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Strategy-proofness and stability of the Boston mechanism: An almost impossibility result

  • Kumano, Taro
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    Public school systems generally use one of the three competing mechanisms – the Boston mechanism, the deferred acceptance mechanism and the top trading cycle mechanism – for assigning students to specific schools. Although the literature generally claims that the Boston mechanism is Pareto efficient but neither stable nor strategy-proof, this study delineates a subset of school priority structures for which it fulfills all three criteria. We show that the Boston mechanism is stable if and only if it is strategy-proof if and only if the priority structure is strongly acyclic. However, we find that the condition of strong acyclicity is nearly impossible to satisfy: any priority structure is quasi-cyclic whenever there are two schools whose admission quotas are less than the number of students seeking admission.

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    File URL: http://www.sciencedirect.com/science/article/pii/S0047272713001242
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    Article provided by Elsevier in its journal Journal of Public Economics.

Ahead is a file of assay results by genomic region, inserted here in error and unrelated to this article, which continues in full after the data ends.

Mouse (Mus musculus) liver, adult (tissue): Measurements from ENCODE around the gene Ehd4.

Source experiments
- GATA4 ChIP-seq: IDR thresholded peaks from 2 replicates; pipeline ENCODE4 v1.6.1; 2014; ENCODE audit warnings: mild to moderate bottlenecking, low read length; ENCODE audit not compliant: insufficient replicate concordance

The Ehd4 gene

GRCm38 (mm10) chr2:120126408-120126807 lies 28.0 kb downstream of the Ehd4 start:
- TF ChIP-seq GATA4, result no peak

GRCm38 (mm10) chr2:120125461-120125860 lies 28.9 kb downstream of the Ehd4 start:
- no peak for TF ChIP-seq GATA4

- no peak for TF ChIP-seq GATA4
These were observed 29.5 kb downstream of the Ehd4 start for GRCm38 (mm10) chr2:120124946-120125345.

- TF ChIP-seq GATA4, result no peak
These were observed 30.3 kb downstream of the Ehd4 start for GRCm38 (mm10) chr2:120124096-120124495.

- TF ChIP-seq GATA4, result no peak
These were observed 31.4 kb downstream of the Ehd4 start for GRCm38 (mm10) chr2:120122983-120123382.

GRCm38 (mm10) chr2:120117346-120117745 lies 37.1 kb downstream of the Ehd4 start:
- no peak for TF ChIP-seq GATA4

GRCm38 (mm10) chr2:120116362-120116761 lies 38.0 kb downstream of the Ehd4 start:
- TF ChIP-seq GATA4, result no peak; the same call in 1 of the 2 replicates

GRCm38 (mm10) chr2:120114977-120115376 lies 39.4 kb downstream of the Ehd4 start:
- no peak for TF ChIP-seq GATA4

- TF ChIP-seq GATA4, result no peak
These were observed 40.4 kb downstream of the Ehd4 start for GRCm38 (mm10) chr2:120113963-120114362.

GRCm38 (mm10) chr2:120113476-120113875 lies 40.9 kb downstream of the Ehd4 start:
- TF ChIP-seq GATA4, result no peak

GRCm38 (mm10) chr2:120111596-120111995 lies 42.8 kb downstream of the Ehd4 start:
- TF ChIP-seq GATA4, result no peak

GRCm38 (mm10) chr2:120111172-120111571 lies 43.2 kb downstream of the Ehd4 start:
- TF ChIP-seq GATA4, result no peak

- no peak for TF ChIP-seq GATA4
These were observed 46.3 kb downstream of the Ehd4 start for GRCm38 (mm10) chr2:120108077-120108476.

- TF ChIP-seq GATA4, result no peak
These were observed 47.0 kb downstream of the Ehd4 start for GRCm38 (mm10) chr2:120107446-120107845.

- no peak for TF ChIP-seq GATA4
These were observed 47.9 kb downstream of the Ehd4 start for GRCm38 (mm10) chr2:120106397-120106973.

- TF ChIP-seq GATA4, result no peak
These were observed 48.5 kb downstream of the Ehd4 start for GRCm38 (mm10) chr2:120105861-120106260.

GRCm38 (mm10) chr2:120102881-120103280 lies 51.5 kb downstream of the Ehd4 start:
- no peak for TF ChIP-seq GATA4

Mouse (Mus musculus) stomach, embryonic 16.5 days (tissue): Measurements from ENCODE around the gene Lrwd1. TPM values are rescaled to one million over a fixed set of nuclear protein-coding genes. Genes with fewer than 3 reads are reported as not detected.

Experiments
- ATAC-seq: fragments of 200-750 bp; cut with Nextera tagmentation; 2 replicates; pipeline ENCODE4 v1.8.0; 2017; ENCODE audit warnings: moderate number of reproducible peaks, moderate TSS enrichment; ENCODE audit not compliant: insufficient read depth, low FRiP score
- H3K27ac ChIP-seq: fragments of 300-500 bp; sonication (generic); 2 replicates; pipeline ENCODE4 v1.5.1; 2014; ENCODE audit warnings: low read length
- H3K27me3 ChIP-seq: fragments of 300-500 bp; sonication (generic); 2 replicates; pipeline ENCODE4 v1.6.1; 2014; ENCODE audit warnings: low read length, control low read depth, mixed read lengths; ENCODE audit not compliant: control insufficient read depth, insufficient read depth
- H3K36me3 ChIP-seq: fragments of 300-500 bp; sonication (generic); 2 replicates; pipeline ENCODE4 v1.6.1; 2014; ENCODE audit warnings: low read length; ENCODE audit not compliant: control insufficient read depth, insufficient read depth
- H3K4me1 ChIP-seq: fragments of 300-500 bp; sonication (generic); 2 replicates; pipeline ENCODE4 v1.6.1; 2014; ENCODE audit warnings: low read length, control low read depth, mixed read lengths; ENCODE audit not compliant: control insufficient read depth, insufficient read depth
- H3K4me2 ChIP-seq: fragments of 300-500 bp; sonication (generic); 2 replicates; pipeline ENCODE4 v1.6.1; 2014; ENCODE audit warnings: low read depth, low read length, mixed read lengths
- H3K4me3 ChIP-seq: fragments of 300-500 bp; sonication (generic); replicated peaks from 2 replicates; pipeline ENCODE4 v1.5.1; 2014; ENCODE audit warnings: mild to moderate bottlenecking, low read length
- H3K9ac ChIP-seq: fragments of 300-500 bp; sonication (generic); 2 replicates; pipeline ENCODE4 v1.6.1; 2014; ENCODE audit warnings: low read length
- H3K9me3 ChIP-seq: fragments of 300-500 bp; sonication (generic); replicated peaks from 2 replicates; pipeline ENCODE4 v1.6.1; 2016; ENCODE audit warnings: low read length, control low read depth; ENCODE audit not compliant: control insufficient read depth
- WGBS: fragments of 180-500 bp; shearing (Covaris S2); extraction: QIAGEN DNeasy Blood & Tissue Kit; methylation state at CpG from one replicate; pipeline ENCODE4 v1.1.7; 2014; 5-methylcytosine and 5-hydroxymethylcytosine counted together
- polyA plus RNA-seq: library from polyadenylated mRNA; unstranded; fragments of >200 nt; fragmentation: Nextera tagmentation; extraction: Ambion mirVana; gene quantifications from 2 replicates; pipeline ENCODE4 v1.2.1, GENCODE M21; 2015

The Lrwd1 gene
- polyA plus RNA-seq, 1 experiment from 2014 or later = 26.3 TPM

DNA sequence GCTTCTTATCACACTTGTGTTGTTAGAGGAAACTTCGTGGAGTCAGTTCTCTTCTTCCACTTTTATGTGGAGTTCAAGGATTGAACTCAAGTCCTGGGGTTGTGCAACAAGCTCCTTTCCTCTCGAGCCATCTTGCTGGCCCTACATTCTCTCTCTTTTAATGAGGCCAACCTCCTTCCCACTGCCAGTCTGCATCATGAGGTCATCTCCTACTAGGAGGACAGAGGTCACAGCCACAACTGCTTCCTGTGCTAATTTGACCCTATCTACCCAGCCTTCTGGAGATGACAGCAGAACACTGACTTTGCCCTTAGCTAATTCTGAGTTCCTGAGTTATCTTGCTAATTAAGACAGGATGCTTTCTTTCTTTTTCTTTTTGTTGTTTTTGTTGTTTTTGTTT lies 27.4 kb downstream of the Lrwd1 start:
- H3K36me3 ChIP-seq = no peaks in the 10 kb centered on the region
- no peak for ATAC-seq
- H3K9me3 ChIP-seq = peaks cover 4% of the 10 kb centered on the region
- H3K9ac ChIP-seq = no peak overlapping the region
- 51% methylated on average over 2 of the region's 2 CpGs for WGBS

Volume (Year): 105 (2013)
    Issue (Month): C ()
    Pages: 23-29

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    Handle: RePEc:eee:pubeco:v:105:y:2013:i:c:p:23-29
    Contact details of provider: Web page: http://www.elsevier.com/locate/inca/505578

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    1. Atila Abdulkadiroglu & Tayfun Smez, 2003. "School Choice: A Mechanism Design Approach," Discussion Papers 0203-18, Columbia University, Department of Economics.
    2. Sönmez, Tayfun & Pathak, Parag A. & Abdulkadiroglu, Atila & Roth, Alvin, 2005. "The Boston Public School Match," Scholarly Articles 2562764, Harvard University Department of Economics.
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    5. Atila Abdulkadiroglu & Yeon-Koo Che & Yosuke Yasuda, 2011. "Resolving Conflicting Preferences in School Choice: The "Boston Mechanism" Reconsidered," American Economic Review, American Economic Association, vol. 101(1), pages 399-410, February.
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    7. Haluk I. Ergin, 2002. "Efficient Resource Allocation on the Basis of Priorities," Econometrica, Econometric Society, vol. 70(6), pages 2489-2497, November.
    8. Haeringer, Guillaume & Klijn, Flip, 2009. "Constrained school choice," Journal of Economic Theory, Elsevier, vol. 144(5), pages 1921-1947, September.
    9. John William Hatfield & Fuhito Kojima & Yusuke Narita, 2011. "Promoting School Competition Through School Choice: A Market Design Approach," Working Papers 2011-018, Human Capital and Economic Opportunity Working Group.
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